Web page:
Drue Sokol, Photo Editor

The housing lottery was less competitive for those interested in living in the Riverview Apartments this year, partially because the number of students interested in living off campus or in Southside Living Area has increased.

Approximately 83 percent of students applied for housing this year, a number that continues to decrease each year as UR has been encouraging students to move off campus to make way for larger incoming classes.

UR’s goal is to reach an enrollment of 5,000 undergraduate students. But according to Director of Residential Life Laurel Contomanolis, UR must be cautious to remain “right-sized,” a balance between the number of students who want housing and the number of available beds. Contomanolis explained how previously, a significant number of transfer students had to be turned away from housing, however, now there will be more beds to offer, as more students are deciding to live off campus.

“As more students go out into the area they start filling it in and the comfort level increases,” Contomanolis said.

Although the final count of students applying for specific housing has not been tallied yet, Contomanolis stated that she can see the growing trend of students looking for other options, as more upperclassmen were able to get into Riverview than ever before.

“The economy has something to do with it,” Contomanolis said about the cause behind the growing trend to leave campus.

Students want to save money, especially as tuition continues to increase. In addition, the lure of independence is a pull for many to explore off-campus living options, she believes.

“It’s cheaper,” junior Jessica Moore, who currently lives off campus, said. “I like having my own space and separation between home and school.”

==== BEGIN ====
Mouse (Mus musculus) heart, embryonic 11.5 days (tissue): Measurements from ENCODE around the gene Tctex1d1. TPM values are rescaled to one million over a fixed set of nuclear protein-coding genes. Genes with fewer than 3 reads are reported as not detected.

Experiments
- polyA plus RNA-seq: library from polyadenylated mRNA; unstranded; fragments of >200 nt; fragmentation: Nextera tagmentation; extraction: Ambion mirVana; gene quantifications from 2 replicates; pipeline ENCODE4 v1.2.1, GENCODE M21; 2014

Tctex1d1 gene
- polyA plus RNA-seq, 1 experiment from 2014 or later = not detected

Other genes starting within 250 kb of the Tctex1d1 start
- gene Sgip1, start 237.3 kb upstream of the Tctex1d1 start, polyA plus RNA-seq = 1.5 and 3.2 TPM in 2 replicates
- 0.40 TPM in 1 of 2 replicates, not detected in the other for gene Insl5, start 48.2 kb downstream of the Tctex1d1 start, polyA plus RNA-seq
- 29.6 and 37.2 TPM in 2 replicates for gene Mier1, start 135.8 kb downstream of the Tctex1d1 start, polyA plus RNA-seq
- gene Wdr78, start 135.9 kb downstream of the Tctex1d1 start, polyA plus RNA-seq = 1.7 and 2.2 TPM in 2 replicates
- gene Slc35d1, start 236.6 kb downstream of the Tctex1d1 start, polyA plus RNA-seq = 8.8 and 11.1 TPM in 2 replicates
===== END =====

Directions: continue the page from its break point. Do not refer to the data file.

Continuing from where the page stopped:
Moore said most of her friends have followed suit and have made plans to live in the 19th Ward during their senior year.

“I feel too old to be living in a dorm. I’m 21,” junior Maggie Thyne, who has also planned to live off-campus, said. Frustrated with meal plans and Residential Life policies, Thyne described how it was time for her to make a change.

Riverview is still considered off campus to some students. However, Contomanolis stated there was no problem filling those rooms. Southside, however, still has open beds and many of those who wanted six person suites were placed in six person clusters in Southside.

“[Southside’s] buildings are so old,” junior Leslie Somie, who currently lives in Southside, said. She explained the allure of living in Riverview despite the distance from campus.

“Riverview has better buildings, furnishings and bigger rooms. Its more independent,” she said.

The social scene in the 19th Ward is even more evidence of student movement toward off-campus living. The number of informal fraternity houses, parties and community developments has increased, and as more and more people leave campus, friends blaze the trail, making it easier for more students to move.

Not everyone is hopping on the bandwagon, though.

“I thought it would be cheaper [and] more fun,” junior Sharra Brentlinger, who will be moving back on campus next year, said. “I was really excited to have my own bathroom.”

However, without a car, Brentlinger felt too far from her friends. She also found herself in the middle of an “urban famine” and began ordering out more often.

Still, for some, the experience of moving off campus presents an alluring new environment.

“I wanted a new experience,” Moore said. “I was ready to grow up and move on.”

Johnson is a member of the class of 2013.

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